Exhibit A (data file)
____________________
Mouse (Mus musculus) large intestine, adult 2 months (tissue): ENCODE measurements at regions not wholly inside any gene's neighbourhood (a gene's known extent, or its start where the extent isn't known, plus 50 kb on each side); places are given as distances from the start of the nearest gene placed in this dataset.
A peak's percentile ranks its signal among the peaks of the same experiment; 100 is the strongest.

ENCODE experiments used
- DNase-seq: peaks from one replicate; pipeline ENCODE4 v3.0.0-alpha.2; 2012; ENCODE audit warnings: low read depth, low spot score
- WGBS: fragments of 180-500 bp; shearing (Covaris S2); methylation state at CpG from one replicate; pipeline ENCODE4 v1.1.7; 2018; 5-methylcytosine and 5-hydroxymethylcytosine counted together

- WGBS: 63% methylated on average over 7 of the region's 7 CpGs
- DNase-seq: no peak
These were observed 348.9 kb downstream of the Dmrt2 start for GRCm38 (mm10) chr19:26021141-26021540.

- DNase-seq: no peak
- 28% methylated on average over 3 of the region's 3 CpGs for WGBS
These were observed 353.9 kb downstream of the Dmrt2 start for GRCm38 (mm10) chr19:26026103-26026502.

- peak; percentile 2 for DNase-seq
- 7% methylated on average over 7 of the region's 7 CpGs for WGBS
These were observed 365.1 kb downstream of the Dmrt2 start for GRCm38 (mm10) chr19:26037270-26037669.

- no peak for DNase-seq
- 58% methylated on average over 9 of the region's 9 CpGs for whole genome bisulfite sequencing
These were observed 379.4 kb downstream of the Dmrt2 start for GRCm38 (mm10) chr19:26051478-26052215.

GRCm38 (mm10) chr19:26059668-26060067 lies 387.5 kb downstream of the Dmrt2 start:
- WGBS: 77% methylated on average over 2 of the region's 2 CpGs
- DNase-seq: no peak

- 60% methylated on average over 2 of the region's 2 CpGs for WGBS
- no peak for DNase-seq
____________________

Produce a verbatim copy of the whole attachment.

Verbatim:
Mouse (Mus musculus) large intestine, adult 2 months (tissue): ENCODE measurements at regions not wholly inside any gene's neighbourhood (a gene's known extent, or its start where the extent isn't known, plus 50 kb on each side); places are given as distances from the start of the nearest gene placed in this dataset.
A peak's percentile ranks its signal among the peaks of the same experiment; 100 is the strongest.

ENCODE experiments used
- DNase-seq: peaks from one replicate; pipeline ENCODE4 v3.0.0-alpha.2; 2012; ENCODE audit warnings: low read depth, low spot score
- WGBS: fragments of 180-500 bp; shearing (Covaris S2); methylation state at CpG from one replicate; pipeline ENCODE4 v1.1.7; 2018; 5-methylcytosine and 5-hydroxymethylcytosine counted together

- WGBS: 63% methylated on average over 7 of the region's 7 CpGs
- DNase-seq: no peak
These were observed 348.9 kb downstream of the Dmrt2 start for GRCm38 (mm10) chr19:26021141-26021540.

- DNase-seq: no peak
- 28% methylated on average over 3 of the region's 3 CpGs for WGBS
These were observed 353.9 kb downstream of the Dmrt2 start for GRCm38 (mm10) chr19:26026103-26026502.

- peak; percentile 2 for DNase-seq
- 7% methylated on average over 7 of the region's 7 CpGs for WGBS
These were observed 365.1 kb downstream of the Dmrt2 start for GRCm38 (mm10) chr19:26037270-26037669.

- no peak for DNase-seq
- 58% methylated on average over 9 of the region's 9 CpGs for whole genome bisulfite sequencing
These were observed 379.4 kb downstream of the Dmrt2 start for GRCm38 (mm10) chr19:26051478-26052215.

GRCm38 (mm10) chr19:26059668-26060067 lies 387.5 kb downstream of the Dmrt2 start:
- WGBS: 77% methylated on average over 2 of the region's 2 CpGs
- DNase-seq: no peak

- 60% methylated on average over 2 of the region's 2 CpGs for WGBS
- no peak for DNase-seq